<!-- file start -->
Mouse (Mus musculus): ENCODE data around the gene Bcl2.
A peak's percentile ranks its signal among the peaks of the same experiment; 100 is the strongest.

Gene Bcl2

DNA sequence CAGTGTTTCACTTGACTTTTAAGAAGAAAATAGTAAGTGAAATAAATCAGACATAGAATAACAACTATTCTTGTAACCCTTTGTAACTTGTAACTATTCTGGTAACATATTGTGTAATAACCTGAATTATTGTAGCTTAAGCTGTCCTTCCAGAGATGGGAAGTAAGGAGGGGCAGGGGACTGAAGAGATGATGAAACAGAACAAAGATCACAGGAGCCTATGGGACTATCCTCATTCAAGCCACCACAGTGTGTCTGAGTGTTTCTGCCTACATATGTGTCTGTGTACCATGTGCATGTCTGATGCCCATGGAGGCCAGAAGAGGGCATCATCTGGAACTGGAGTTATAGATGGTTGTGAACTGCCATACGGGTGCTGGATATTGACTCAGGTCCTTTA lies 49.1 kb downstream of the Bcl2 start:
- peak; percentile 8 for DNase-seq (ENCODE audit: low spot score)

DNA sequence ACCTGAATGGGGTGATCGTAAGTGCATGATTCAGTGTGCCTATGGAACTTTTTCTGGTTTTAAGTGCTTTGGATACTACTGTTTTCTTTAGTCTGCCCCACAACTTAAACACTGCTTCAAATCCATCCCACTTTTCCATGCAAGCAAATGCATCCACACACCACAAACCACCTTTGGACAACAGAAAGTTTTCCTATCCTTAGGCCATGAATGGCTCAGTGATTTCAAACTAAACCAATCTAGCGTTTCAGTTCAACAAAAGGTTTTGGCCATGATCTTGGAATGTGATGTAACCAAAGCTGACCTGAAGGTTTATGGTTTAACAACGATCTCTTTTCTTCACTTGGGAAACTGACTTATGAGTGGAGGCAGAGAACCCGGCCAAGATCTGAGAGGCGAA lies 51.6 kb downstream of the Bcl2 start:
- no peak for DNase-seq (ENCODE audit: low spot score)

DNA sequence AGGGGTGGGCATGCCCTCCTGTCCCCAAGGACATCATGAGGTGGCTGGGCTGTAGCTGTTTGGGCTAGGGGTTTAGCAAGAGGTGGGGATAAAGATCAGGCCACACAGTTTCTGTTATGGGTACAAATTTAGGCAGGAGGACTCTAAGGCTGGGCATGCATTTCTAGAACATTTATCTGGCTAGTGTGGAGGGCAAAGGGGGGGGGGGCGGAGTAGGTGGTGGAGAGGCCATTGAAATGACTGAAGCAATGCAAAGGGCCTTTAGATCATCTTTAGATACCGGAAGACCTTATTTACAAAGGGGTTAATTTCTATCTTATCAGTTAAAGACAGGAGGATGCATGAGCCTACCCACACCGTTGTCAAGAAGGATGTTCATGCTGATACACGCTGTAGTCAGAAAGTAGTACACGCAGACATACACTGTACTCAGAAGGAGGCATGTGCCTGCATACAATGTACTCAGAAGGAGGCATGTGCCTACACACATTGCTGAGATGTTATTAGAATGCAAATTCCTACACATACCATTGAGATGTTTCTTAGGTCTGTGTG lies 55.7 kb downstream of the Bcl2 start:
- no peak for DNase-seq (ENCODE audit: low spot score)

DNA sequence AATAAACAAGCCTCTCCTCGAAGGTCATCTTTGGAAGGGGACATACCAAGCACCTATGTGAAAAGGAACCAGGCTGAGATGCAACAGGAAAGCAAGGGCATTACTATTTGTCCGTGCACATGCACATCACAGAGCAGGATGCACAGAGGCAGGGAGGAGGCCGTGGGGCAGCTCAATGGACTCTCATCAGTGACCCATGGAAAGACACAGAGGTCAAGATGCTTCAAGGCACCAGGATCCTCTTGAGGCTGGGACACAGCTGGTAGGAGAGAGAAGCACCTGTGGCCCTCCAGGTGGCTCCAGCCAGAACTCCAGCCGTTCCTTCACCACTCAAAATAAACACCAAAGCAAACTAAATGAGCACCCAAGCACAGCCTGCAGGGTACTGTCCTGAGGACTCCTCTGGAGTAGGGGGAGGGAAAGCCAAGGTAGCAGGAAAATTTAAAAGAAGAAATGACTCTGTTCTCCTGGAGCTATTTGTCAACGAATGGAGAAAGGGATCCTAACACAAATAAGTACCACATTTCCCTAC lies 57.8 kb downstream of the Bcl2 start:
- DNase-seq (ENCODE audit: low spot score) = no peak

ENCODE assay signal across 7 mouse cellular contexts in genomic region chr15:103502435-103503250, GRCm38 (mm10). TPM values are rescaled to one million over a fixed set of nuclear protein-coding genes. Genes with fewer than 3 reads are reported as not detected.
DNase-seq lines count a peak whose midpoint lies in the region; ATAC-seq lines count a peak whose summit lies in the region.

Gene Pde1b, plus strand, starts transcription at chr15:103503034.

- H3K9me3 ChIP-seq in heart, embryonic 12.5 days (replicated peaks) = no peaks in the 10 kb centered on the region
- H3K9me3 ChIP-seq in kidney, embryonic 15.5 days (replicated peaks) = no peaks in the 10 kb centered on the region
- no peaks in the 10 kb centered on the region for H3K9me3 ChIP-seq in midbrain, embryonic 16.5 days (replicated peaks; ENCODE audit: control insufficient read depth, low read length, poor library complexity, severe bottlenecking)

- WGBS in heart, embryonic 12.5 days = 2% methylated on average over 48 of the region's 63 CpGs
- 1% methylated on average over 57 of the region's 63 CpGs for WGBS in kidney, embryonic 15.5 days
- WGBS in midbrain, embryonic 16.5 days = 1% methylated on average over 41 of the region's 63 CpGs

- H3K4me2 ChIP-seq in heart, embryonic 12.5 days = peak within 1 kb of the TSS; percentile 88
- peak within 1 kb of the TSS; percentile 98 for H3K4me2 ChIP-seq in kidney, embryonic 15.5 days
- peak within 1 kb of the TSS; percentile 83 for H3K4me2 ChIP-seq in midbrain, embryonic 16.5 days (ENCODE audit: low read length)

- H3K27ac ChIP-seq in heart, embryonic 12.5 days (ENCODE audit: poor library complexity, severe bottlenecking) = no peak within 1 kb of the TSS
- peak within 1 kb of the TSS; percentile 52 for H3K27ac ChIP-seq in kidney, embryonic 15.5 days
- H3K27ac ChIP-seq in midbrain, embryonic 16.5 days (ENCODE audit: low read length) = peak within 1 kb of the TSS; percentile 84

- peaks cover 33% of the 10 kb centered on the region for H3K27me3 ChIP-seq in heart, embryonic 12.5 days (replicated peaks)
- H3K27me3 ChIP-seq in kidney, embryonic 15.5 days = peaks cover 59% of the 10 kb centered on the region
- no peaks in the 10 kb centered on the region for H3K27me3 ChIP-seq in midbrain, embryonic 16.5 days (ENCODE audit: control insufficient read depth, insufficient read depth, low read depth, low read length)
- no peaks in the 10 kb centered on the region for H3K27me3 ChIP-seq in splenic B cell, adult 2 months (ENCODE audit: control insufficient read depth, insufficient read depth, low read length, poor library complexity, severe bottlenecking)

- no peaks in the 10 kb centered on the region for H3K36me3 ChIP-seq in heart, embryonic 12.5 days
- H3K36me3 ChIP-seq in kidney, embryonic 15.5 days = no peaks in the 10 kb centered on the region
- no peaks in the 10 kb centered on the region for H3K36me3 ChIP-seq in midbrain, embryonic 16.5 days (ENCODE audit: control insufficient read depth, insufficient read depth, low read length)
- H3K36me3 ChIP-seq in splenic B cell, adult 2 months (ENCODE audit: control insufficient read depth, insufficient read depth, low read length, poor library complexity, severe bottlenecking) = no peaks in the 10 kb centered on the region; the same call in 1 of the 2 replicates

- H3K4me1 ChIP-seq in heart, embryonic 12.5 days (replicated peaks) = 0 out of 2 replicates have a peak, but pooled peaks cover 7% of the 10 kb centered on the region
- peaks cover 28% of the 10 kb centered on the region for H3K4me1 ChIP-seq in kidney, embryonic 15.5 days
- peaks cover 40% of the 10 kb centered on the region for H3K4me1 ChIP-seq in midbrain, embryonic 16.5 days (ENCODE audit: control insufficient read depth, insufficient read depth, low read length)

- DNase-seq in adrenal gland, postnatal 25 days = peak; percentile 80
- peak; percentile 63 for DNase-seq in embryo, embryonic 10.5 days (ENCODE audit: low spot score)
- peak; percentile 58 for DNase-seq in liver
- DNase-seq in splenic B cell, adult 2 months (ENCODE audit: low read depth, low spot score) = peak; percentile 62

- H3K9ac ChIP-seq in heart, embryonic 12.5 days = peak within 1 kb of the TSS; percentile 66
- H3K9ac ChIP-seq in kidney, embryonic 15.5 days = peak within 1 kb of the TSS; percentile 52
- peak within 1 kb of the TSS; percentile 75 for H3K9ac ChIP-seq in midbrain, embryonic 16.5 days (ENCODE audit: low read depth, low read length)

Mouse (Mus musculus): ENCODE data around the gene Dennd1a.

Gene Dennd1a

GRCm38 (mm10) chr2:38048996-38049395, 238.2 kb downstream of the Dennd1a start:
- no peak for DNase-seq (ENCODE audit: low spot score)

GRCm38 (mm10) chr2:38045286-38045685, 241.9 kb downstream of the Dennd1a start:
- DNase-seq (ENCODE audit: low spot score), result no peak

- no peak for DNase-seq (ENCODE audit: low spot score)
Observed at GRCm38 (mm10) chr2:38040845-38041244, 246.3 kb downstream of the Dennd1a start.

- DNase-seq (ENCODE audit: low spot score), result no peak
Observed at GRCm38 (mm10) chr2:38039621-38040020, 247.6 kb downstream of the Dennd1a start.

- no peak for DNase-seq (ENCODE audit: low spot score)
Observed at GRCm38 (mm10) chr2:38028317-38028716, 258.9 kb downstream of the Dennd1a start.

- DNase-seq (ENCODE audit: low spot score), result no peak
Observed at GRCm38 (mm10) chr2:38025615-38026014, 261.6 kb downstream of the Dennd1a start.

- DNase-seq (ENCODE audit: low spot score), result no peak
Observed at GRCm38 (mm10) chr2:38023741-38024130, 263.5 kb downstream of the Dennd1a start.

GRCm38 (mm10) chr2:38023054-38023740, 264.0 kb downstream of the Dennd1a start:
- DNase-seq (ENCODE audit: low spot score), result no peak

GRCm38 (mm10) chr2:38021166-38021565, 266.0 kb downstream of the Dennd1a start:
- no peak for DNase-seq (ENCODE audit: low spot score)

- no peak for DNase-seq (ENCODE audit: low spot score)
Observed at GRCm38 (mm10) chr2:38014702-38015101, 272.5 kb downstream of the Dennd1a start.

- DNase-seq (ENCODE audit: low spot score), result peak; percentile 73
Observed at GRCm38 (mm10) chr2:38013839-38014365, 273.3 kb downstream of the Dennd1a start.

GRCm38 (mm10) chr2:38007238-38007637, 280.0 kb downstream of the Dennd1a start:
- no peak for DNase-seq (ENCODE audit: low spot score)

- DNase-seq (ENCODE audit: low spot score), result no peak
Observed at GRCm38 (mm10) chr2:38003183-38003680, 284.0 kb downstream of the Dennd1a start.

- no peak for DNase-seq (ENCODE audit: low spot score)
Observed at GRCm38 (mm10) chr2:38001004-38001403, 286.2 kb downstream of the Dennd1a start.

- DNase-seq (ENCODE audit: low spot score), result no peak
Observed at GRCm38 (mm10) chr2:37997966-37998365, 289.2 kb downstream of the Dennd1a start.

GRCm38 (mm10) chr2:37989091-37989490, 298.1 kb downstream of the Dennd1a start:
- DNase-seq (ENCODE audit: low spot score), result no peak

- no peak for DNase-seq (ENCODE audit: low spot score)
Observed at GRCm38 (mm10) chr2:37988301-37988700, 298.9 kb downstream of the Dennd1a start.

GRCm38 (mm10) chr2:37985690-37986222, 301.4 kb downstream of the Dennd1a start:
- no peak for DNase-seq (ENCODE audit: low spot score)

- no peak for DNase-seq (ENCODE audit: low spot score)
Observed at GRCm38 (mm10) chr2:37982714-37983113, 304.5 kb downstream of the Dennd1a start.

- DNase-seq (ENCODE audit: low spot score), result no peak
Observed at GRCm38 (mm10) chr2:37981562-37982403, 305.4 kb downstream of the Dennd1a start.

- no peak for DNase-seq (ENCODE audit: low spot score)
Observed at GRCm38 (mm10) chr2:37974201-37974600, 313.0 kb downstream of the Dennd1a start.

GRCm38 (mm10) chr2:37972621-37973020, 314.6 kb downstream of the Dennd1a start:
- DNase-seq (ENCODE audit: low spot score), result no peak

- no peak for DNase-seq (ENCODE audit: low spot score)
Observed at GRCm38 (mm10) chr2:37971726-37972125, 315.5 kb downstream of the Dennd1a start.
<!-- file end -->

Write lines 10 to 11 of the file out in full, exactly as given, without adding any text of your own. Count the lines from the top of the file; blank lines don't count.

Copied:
DNA sequence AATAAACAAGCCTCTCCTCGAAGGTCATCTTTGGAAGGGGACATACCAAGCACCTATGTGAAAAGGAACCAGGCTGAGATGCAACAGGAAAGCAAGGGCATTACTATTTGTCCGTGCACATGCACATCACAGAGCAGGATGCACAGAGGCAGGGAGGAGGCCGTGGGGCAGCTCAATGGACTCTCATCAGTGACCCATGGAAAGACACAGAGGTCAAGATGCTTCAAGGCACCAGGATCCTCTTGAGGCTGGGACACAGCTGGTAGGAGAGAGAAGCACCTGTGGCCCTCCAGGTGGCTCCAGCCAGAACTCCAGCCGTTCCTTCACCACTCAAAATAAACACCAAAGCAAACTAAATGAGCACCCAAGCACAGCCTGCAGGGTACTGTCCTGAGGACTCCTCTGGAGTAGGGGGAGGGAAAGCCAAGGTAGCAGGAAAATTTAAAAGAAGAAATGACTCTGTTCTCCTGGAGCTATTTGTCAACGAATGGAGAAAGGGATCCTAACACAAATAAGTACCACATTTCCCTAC lies 57.8 kb downstream of the Bcl2 start:
- DNase-seq (ENCODE audit: low spot score) = no peak